An Introduction to Calabrian Wines

Calabria is a wine-producing region located at the southern tip of Italy’s boot-shaped peninsula, effectively forming the proverbial toe. Bounded by the Tyrrhenian and Ionian Seas, the quaint mountainous area is bordered by Basilica to the north and separated from Sicily by the narrow Strait of Messina. With three distinct mountain ranges, less than 10% of Calabria is flat and the soil is a mix of clay, sand, and marl. The breeze of the Mediterranean Sea moderates intense heat during the day, while altitudes cool down temperatures at night.

Gaglioppo (pictured at left) is the grape that flourishes here. The wine is deep and intense red, full-bodied, high in alcohol, has aromas of cherry and spice with a range of berry flavors, pronounced by good acidity and noticeable tannins. The Gaglioppo grape is best when made into Cirò wine, in which 5% of white grape varietals Greco Bianco and Trebbiano are added. Cirò is the flagship Denominazione di origine controllata (DOC) and personifies the steadfast and rustic nature of Calabria.

Predecessors of Calabrian wine were used in celebration of the Ancient Olympic Games. For centuries following ancient Greece, wines from the region were famous in Italy and around Europe. During the late 19th century, however, wine production was halted when the phylloxera crisis wrecked Calabria as it was among the hardest hit regions in Italy. For various reasons, including a lack of infrastructure and financial support, it has taken the region a very long time to recover.

Only recently has Calabria regained some of its former recognition, but there is much more to be reclaimed. A mere 2% of its total land is used for viticulture and the vast majority of production (96%) is classified as table wine. Regardless, most production is driven by locals who have decided against moving away for economic opportunity in Northern Italy and elsewhere in Europe. They have stayed to create something to call their own.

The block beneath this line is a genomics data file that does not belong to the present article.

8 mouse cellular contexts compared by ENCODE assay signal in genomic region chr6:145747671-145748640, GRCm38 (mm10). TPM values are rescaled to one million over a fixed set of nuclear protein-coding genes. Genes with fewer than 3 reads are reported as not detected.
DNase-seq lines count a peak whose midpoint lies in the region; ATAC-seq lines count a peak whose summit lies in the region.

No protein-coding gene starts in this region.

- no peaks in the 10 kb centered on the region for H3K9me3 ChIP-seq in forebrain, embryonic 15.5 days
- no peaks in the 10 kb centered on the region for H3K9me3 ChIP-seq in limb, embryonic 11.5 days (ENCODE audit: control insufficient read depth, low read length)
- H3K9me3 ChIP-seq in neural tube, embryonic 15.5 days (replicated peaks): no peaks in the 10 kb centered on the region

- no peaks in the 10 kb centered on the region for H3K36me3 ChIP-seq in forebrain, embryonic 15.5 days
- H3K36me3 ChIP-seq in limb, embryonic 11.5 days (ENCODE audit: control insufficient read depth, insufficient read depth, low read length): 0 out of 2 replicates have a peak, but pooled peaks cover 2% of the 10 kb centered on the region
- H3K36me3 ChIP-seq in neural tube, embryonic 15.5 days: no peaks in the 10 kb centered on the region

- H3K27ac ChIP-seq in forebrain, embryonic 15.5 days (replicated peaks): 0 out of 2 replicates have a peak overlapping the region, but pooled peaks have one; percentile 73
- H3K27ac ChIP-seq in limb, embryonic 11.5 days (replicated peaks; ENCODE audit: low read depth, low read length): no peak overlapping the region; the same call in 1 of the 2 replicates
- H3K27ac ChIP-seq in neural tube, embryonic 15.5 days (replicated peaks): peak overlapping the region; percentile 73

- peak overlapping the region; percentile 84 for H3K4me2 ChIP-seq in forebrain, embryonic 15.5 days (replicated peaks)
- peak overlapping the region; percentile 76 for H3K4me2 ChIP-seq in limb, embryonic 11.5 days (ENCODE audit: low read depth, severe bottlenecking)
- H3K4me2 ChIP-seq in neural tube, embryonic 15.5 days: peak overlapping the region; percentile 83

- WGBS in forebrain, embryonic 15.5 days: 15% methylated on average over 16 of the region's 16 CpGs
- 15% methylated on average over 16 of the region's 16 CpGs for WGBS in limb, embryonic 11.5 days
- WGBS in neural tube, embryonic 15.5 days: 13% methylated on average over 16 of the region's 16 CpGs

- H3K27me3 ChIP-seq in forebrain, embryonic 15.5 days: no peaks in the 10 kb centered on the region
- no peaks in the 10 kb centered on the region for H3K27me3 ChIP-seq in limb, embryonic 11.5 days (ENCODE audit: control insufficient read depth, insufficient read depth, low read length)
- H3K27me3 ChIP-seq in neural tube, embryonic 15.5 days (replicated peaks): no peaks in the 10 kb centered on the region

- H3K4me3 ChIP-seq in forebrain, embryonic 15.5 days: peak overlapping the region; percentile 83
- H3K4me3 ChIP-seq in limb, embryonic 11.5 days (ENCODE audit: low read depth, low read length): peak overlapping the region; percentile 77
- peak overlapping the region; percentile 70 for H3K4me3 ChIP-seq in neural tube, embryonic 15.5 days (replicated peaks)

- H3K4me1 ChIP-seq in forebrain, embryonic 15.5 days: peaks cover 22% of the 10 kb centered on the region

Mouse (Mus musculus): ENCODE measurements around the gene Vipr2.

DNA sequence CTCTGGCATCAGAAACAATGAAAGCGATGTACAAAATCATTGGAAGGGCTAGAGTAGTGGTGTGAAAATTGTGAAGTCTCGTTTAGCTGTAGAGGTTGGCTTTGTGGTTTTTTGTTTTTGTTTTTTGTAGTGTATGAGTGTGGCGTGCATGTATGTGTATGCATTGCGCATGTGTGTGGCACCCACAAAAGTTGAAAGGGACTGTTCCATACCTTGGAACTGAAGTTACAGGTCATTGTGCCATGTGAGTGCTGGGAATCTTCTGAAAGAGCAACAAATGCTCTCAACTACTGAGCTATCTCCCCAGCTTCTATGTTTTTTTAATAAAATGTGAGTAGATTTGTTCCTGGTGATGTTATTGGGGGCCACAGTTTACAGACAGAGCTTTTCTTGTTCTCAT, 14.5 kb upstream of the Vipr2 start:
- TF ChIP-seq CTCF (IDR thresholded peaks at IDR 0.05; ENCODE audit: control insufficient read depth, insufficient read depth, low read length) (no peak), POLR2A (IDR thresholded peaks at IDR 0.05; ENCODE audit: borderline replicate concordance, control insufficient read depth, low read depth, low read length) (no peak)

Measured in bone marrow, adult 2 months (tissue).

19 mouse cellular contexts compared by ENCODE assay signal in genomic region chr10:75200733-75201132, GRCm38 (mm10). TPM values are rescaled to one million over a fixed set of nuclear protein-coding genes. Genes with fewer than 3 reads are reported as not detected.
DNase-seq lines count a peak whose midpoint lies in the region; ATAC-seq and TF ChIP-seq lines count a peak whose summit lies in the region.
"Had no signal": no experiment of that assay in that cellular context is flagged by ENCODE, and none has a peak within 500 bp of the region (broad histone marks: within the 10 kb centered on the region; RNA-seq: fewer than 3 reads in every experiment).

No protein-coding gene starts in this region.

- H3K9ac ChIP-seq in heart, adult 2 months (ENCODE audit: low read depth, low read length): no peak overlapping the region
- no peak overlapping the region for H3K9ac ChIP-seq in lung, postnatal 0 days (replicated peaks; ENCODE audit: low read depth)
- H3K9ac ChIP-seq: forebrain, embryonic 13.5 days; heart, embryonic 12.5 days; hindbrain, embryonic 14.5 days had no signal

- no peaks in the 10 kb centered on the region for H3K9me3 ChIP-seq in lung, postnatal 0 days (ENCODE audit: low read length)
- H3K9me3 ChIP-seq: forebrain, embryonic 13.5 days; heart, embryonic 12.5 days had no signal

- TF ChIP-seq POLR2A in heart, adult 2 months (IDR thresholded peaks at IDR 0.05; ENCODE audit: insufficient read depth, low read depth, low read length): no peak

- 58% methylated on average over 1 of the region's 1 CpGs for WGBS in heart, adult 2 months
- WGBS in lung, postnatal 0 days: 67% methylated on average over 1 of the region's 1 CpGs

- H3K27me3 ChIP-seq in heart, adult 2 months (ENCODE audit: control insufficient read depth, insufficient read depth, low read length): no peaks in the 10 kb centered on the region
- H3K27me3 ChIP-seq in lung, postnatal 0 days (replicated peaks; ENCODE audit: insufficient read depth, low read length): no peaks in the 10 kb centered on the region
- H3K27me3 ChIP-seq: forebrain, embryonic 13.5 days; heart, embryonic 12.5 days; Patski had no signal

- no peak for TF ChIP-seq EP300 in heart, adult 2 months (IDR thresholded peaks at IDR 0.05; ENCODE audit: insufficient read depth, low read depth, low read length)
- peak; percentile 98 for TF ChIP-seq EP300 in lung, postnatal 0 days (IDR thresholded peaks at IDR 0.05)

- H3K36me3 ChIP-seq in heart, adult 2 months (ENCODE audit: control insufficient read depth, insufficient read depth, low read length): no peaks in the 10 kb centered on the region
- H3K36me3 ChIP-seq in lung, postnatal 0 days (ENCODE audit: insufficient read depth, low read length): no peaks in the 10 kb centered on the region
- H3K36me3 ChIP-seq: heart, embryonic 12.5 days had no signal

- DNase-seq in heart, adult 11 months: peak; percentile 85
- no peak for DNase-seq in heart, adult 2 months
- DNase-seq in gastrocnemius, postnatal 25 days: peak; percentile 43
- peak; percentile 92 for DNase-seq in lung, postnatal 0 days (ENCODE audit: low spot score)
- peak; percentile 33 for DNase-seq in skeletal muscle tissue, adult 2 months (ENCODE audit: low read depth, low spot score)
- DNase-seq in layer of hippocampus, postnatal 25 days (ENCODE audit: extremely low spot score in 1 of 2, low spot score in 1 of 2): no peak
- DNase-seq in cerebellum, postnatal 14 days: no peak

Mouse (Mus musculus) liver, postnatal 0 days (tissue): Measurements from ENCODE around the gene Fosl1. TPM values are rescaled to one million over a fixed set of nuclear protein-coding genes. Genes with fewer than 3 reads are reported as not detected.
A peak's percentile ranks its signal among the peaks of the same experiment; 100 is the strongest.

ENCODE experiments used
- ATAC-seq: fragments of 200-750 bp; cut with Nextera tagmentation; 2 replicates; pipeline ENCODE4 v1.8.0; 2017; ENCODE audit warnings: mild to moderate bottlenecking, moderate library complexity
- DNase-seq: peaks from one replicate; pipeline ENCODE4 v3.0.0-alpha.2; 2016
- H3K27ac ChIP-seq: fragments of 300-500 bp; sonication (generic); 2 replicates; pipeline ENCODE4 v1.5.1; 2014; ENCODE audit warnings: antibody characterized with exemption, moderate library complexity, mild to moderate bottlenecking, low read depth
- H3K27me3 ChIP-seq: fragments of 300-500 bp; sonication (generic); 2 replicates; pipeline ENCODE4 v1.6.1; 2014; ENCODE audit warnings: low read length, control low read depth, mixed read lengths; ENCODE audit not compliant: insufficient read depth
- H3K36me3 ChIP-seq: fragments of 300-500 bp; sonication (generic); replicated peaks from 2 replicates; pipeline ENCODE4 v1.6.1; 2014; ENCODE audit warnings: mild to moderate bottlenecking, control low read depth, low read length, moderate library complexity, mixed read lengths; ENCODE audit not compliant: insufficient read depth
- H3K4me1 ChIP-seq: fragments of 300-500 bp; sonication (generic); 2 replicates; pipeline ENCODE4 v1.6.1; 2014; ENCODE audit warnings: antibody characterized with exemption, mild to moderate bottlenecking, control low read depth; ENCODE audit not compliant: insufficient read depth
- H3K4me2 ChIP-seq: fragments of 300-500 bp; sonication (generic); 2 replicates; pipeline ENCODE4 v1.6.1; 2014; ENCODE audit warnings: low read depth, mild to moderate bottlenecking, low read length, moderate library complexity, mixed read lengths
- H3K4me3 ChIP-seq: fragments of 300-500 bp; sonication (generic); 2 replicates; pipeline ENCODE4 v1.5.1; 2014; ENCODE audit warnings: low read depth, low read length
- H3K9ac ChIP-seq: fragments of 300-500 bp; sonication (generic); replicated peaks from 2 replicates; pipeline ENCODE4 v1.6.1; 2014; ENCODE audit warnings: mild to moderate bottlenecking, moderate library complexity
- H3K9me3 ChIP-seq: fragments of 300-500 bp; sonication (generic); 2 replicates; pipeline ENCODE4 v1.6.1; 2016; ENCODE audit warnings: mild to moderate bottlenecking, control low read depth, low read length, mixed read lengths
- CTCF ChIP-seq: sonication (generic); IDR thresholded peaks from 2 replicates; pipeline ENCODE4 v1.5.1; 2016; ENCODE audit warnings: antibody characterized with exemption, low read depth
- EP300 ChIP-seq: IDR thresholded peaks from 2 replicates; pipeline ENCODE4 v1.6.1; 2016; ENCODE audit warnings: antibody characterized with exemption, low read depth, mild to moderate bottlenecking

Traditional wine glasses used in Calabria, called delicates.

The DOC wines are so inviting that they are nearly impossible to resist. Cirò, for example, is a wine you always want handy. It pairs perfectly with classic meals from Southern Italy, such as “pasta con sugo di agnello," or pasta with lamb cooked in tomato sauce. Enjoy the meal with “delicati” or small delicate wine glasses, as is custom. Don’t let the size fool you. It is all too easy to knock back a few and be left surprised when there is no more wine.

Another noteworthy DOC from Calabria is Greco di Bianco, which is made from partially dried grapes and creates a sweet, luscious, and floral white wine. Additionally, the terroir favors grapes including Greco Nero,Trebbiano, Malavasia, and increasingly popular Sicilian varietals.

Despite the slow development, there is much to be excited about when drinking Calabrian wine. Excellent values, impressive character, and many native grapes that many of us have yet to taste. What else is there to ask for? If the current trend of investments continue, we could be seeing wines from Calabria more represented in wine stores. For now, nonetheless, proven wines such as Cirò will serve as a proper introduction to the region.


- In addition to the 12 DOCs, there are 12 distinct Indicazione Geografica Tipica (IGT) zones and one overlapping "Calabria" designation that covers the entire region.

- The three mountain ranges in the region, Pollino, La Silla, and Aspromonte, are all national parks and are unique with their own flora and fauna, ranging from heavily wooded areas to vast wind-swept plateaus with little vegetation.

- The mostly mountainous landscape has led to fragmented land ownership and widely dispersed vineyard zones.

- Ciro Rosso Riserva represents the finest that Cirò can produce, in which the wine is made from 95% Gaglioppo, with the remaining from white grape varieties Greco Bianco or Trebbiano, and at least two years of maturation before commercial release, with at least six months in oak barrels.

- The ancient Greek athlete Milo of Croton was from Calabria and was thought to drink 10 liters (2.6 US gal) of Ciró wine each day. Some say that there is wine still available that is made in the same way as it was for Milo of Croton.